Swift (1985 and 1995)
Many of my type designs have been the result of my own initiative,* particularly my newsfaces. The first of these was Swift, later produced by the Hell company. At the beginning of the eighties there were only a handful of types that were suitable for newsprint, and most newspapers were using either Times or Excelsior — both of which dated way back to 1932. At the same time, papers were less carefully produced than now. This is why Swift has such a robust appearance, large serifs and pronounced character: it is designed to be a survivor. Today, Swift is used more outside newspapers than in them, especially for corporate identities and as a text type for periodicals. The first Postscript Type 1 version of Swift is somewhat defective, so in the mid nineteen-nineties I gave it a thorough going-over, considerably expanded the family and relaunched it under my own steam.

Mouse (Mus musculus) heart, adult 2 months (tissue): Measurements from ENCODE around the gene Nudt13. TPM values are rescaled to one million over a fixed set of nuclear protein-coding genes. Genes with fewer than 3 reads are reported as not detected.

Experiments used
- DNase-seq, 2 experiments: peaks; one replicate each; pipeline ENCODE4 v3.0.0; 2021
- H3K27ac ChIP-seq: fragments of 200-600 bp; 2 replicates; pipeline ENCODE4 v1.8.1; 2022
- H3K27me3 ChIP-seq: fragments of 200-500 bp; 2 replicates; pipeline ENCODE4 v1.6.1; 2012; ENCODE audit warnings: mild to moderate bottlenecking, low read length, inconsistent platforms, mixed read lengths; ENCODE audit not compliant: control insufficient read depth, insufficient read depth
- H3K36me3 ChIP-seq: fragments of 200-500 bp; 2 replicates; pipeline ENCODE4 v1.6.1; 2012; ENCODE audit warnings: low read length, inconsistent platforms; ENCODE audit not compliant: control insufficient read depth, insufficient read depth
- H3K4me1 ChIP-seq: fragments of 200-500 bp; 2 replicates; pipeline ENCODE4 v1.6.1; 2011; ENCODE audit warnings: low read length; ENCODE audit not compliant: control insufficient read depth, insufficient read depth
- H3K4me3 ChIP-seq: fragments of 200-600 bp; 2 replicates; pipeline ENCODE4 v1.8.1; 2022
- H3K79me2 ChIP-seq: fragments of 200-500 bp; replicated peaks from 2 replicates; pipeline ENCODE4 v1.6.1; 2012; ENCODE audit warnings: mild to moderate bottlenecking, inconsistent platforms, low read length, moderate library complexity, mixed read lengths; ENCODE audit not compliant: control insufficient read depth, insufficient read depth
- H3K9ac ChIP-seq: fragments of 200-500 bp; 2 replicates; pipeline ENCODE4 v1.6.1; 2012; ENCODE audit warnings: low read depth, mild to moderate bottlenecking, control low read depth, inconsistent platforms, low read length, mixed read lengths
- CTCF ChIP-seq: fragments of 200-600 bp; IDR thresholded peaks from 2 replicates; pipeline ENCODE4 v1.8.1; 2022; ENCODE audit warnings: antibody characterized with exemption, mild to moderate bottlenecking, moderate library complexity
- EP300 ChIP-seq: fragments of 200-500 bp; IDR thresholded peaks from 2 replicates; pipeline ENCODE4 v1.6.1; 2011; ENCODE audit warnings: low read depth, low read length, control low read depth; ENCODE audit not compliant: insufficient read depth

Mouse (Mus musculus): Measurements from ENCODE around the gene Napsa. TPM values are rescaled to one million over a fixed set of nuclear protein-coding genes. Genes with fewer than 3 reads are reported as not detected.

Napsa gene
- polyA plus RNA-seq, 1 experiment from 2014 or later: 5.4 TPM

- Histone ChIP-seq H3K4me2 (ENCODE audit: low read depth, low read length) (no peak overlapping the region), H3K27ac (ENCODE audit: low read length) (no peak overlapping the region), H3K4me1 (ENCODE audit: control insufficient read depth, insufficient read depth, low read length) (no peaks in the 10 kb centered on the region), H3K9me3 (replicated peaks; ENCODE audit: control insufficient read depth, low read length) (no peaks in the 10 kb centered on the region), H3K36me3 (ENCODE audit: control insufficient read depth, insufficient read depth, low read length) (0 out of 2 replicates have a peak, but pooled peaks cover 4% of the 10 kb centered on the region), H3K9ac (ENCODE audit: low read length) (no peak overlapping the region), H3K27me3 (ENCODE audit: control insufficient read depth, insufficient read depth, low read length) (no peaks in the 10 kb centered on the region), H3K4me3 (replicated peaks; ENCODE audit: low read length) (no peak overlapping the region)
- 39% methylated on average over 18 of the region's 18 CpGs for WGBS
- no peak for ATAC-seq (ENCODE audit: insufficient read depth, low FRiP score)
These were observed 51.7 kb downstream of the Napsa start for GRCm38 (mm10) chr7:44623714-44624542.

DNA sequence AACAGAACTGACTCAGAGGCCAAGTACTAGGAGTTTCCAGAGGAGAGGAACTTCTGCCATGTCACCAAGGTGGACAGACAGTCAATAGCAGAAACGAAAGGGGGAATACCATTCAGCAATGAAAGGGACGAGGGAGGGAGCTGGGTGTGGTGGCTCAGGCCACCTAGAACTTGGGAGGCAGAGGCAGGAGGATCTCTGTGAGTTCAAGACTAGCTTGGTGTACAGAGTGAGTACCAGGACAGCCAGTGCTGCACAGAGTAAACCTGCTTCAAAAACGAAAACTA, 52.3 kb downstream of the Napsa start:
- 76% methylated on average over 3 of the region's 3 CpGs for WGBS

* Typefaces designed to order: Markeur, M.O.L., Amerigo, Oranda, the type used by the ANWB for road signs, Capitolium.
Caflisch, M., ‘Swift, eine neue Zeitungsschrift’, in Typografische Monatsblätter 4, St. Gallen, 1987